The tax cut became law in June 2001 and was made retroactive to January of that year. In turn, this enabled the Treasury to send tens of millions of tax "rebate" checks to U.S. households. Problem was, the trend in the economy by that time was not "job creation" but the opposite -- millions of people were losing their jobs. You can check this at the Bureau of Labor Statistics web site under the "B-1" tables, which are the broad and reliable statistical measures I mentioned above.

The job losses continued into 2003; the president proposed a second round of tax cuts, arguing that this one would surely do the trick for job creation.

His own Council of Economic Advisors (CEA) endorsed the idea in February 2003, with a briefing paper and a chart titled, "Employment Effects of President's Proposal." From mid-2003 through the end of 2004, the chart projected 4.1 total million new jobs "without" the tax cuts, and 5.5 million total new jobs over the same period "with" the tax cuts. (A link to download the CEA briefing paper is at the end of this article.)

Clearly these were "best case" projections, with the CEA assuming that the tax cuts would add 1.4 million new jobs. Yet, notice that 75% of the job gains in their projection were supposed to happen even with no tax cuts: Where did that assumption come from?

It came from studying previous economic expansions. Fifty years of data showed that once a recession ends, the strongest job gains should come early in the recovery cycle. And virtually all economists believed that the economy had started to recover as 2003 began.

So in the world of macroeconomic models, their projection made sense. The 5.5 million figure was at the high of the historic range, but if the economy only created 4.1 million new jobs they would still be 3/4 right -- more than enough for their boss to say, "Imagine how much worse things would be without the tax cut!" The CEA economists believed history was on their side.

In hindsight, even the low end of the CEA projection now looks downright reckless; this "expansion" has made a mockery of macroeconomic models. By now the economy should have created between 3.5 and 5 million new jobs, when at best the number is 1.8 million. The total number of non-farm jobs held today remains below the number held when the 2001 tax cuts began.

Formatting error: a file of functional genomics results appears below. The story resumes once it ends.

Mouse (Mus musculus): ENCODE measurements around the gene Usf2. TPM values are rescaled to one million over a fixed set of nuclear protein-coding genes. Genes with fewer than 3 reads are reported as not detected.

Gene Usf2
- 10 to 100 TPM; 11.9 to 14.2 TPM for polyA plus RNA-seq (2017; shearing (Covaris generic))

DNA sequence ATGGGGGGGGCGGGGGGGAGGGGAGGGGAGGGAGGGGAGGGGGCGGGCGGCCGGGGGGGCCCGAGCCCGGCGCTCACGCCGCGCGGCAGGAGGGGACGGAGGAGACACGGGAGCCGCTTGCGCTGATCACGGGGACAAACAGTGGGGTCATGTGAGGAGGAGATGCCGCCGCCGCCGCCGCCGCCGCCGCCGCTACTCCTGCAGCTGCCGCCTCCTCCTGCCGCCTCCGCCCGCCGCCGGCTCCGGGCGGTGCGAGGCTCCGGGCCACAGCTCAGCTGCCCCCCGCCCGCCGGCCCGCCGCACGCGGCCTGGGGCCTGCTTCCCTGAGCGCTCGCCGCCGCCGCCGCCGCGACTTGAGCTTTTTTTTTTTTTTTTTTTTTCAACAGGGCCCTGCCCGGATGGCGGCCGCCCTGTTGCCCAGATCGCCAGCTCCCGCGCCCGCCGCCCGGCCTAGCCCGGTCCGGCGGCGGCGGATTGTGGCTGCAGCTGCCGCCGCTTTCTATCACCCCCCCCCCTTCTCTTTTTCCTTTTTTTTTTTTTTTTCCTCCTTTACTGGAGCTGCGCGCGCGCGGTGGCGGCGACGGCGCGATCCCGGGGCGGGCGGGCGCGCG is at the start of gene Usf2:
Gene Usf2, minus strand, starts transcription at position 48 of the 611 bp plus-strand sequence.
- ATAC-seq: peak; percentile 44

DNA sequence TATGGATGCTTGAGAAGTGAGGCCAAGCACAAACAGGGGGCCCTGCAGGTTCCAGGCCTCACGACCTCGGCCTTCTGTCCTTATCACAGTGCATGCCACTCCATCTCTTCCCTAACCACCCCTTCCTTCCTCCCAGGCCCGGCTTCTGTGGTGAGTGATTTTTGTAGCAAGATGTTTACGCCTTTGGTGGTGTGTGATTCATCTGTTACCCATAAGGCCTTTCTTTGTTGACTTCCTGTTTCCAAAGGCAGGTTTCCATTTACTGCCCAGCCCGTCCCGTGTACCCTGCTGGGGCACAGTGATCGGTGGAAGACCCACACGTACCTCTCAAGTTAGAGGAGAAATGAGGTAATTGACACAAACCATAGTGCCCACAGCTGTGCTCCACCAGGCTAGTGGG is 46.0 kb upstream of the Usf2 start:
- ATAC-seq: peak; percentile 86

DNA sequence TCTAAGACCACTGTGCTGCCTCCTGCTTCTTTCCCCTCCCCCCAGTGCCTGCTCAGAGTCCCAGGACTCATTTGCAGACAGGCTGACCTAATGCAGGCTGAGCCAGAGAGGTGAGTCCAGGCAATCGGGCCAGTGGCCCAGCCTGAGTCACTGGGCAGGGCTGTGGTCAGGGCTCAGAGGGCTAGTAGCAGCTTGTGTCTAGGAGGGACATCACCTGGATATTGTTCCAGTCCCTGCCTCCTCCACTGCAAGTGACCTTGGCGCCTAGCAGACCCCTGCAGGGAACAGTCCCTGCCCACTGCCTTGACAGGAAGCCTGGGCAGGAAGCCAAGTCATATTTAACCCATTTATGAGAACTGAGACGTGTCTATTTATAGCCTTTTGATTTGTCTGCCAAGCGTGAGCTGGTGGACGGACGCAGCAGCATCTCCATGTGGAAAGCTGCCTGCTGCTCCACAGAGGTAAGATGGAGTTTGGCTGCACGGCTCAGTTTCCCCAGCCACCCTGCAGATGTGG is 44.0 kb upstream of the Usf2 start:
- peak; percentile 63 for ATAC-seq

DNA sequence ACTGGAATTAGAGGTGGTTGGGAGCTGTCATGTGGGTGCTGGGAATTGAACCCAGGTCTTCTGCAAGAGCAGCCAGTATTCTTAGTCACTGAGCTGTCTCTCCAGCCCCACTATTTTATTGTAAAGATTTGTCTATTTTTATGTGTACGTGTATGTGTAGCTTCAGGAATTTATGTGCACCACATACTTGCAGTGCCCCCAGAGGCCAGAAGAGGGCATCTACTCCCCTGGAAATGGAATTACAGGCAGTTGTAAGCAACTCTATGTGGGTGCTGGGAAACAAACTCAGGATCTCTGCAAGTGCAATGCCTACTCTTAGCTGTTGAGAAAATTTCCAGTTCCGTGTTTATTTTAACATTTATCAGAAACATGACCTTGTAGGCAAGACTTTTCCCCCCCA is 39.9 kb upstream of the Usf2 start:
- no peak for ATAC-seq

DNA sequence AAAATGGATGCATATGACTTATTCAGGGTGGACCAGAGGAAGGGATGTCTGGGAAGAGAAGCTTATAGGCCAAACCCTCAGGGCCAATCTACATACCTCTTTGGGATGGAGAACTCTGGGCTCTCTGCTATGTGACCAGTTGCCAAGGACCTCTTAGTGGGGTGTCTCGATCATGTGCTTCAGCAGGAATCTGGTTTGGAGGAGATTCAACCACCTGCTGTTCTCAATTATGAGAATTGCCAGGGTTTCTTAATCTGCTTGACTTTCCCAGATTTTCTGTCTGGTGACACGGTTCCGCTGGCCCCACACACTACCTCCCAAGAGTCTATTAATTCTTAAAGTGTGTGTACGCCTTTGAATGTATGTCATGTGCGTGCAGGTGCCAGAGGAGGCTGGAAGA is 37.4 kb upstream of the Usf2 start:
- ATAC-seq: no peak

And speaking of reckless, it's not as if the economists who whisper in Senator Kerry's ear have been humbled by the failed projections of their colleagues in the other camp. His "Jobs First economic plan" has been a staple in his campaign speeches, along with this line: "My pledge -- and my plan -- is for 10 million new jobs"

What's the truth about jobs and government policy?

Simply put, the size of the U.S. private sector makes presidents and their "job creation" plans irrelevant. Presidents cannot create private sector jobs.

What's more, in terms of scale, the changes they make to the tax code are marginal. Soon after Bill Clinton took office in 1993, he passed one of the largest tax hikes since WWII -- yet it amounted to only about 2.5% of U.S. Gross Domestic Product. This was not enough to slow the already-upward trend in job creation, which continued for years despite the tax increase.

President Bush has cut taxes, but in terms of job creation the effect is the same as an increase -- negligible. It will be no different for John Kerry's "plan" is he becomes president.

Campaign promises about jobs deliberately obscure a deeply disturbing truth about this particular juncture in the economy. The private sector is not even producing enough new jobs to keep up with the growth of the working-age population.

And compared to where the economy should be by this point in an expansion, a similar anemia afflicts personal income, industrial production, manufacturing and trade sales, and other important measures of economic growth.

Regardless of who becomes president, the more his "job creation" policies fail, the larger you can expect his promises to become. At least you'll understand the irony.


 

Robert Folsom

Author: Robert Folsom

Robert Folsom
Elliott Wave International

Robert Folsom is a financial writer and editor for Elliott Wave International, a financial analysis company. He has covered politics, popular culture, economics and the financial markets for 19 years, and today writes EWI's popular Market Watch column. Robert earned his degree in political science from Columbia University in 1985.